Work has often been characterised as the wellspring of meaning and purpose in our lives, but there could be alternatives - there could be a rise in people engaging in more creative pursuits, or volunteering. At the national (or even international) level, the impact of these shifts would be significant - we could expect the burden on the NHS to be lower if we all found a better balance between work and leisure, for example, and this shift could be especially timely given the care needs of a growing ageing population. With work patterns in flux, infrastructure such as transport systems would need to be reassessed - who wouldn’t welcome the end of ‘rush hour’?
Intuitively, there ought to be concerns about the economic viability of such radical experiments. But some trials with a four-day week have in fact found it actually increases productivity, and so far there seems to be no evidence that UBI would incentivize idleness.
Of course, not every experiment has been successful, and there is plenty of disagreement over what the best implementations might look like. Some trials with the four-day week have been little more than enforced decreased hours at lower pay. Even with the trials that have been successful, responses have been cautious—the big question remains: is it all too good to be true?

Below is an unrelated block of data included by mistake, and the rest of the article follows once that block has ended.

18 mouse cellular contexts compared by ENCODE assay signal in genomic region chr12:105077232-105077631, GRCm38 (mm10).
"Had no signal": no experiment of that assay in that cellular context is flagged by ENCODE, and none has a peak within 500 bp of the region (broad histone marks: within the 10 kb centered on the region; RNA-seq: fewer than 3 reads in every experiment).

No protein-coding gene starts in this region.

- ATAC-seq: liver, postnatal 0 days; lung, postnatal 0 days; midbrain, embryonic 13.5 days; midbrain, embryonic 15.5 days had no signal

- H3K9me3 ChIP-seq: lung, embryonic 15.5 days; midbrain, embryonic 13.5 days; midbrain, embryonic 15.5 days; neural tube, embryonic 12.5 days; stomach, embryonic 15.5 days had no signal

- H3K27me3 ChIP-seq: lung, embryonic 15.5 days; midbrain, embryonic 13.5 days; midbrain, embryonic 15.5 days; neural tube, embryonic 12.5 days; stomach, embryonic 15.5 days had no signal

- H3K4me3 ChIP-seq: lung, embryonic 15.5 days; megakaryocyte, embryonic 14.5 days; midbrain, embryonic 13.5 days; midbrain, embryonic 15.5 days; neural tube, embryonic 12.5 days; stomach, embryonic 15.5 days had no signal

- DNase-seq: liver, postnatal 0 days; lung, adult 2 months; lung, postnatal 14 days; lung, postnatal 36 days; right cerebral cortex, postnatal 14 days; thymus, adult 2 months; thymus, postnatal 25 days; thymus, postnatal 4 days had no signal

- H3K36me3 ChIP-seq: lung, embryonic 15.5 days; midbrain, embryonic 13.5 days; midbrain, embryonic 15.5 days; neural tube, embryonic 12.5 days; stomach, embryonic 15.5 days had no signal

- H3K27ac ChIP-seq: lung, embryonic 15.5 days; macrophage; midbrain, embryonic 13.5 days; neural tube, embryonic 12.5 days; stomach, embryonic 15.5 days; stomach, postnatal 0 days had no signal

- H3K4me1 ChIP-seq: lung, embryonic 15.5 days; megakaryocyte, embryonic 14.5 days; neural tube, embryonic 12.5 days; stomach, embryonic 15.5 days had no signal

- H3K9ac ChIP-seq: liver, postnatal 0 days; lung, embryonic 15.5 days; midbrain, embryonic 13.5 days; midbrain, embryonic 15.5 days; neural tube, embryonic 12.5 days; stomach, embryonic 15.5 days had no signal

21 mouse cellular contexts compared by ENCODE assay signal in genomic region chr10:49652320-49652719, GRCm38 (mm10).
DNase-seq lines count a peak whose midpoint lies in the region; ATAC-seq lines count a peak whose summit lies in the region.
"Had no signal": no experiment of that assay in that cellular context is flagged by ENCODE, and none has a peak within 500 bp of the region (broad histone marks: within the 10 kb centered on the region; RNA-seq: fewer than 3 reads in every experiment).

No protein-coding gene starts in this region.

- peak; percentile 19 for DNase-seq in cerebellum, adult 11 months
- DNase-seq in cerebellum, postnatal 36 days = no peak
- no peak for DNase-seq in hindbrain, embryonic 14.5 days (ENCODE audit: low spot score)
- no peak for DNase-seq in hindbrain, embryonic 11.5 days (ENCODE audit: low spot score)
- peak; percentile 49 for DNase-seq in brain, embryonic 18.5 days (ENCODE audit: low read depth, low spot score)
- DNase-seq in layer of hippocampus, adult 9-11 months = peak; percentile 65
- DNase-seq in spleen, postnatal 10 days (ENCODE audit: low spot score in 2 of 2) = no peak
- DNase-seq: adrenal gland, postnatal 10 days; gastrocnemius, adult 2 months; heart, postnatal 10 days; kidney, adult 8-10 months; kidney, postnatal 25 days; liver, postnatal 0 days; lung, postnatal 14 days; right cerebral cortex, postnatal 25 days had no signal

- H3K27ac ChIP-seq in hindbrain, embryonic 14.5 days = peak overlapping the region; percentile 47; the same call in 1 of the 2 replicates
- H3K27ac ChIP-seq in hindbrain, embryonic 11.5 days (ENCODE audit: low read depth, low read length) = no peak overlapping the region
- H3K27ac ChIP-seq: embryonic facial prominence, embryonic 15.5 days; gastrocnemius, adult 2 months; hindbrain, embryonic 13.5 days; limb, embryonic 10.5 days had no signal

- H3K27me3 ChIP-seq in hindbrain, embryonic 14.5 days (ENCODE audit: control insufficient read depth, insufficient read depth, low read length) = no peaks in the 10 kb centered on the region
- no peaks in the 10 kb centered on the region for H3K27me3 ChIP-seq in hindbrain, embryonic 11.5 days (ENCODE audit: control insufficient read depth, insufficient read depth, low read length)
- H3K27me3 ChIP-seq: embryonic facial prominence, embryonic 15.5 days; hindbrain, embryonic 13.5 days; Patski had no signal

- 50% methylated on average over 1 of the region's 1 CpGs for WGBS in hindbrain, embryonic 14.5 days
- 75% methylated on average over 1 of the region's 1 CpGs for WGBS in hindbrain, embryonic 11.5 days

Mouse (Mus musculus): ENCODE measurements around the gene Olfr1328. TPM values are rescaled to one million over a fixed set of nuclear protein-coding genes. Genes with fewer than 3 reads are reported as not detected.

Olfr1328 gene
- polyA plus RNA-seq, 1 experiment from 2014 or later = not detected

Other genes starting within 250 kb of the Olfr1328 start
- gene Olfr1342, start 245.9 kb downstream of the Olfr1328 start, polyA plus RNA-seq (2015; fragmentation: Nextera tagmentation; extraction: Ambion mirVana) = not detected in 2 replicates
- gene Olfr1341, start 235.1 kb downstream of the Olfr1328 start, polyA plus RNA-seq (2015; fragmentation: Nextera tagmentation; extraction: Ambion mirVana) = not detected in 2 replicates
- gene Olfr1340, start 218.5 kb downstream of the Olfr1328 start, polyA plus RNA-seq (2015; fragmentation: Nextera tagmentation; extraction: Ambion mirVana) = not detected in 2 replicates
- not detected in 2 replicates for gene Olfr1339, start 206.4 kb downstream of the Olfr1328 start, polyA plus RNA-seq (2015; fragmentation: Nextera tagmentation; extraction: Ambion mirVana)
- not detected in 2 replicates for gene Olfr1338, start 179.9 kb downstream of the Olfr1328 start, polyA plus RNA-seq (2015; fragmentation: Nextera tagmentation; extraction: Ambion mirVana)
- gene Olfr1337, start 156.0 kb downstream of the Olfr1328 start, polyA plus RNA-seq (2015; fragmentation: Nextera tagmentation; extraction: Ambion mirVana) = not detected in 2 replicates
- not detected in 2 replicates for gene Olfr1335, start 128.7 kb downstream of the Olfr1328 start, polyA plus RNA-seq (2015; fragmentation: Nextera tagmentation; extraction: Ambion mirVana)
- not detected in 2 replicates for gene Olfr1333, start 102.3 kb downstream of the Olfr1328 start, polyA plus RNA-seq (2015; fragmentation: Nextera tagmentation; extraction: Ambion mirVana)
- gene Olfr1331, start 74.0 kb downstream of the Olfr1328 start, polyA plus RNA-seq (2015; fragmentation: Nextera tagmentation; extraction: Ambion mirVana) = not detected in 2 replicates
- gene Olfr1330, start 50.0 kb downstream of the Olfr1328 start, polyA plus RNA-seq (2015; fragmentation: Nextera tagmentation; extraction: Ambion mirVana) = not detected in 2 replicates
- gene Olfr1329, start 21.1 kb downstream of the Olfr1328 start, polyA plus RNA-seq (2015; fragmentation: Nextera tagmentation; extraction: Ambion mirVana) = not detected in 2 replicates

Technology and a rapidly-changing global society are already transforming nine-to-five working culture as we know it. If this is to be a revolution, then who does it benefit? Without public debate, the risk is that at best it simply consolidates the privilege of those who already have the ‘right’ kind of flexibility, while increasing the burden on those who don't. It’s clear that we need to modernise our system of workers' rights and protections.
In 2019 it’ll be time to recognise that a fundamental shift is taking place in the pattern of our lives and our world. Let’s talk about what kind of shift we want that to be, and make sure it’s not one which just entrenches existing inequalities.
Georgia Ward Dyer is a Researcher and Curation Assistant in the Futures and Explorations Team.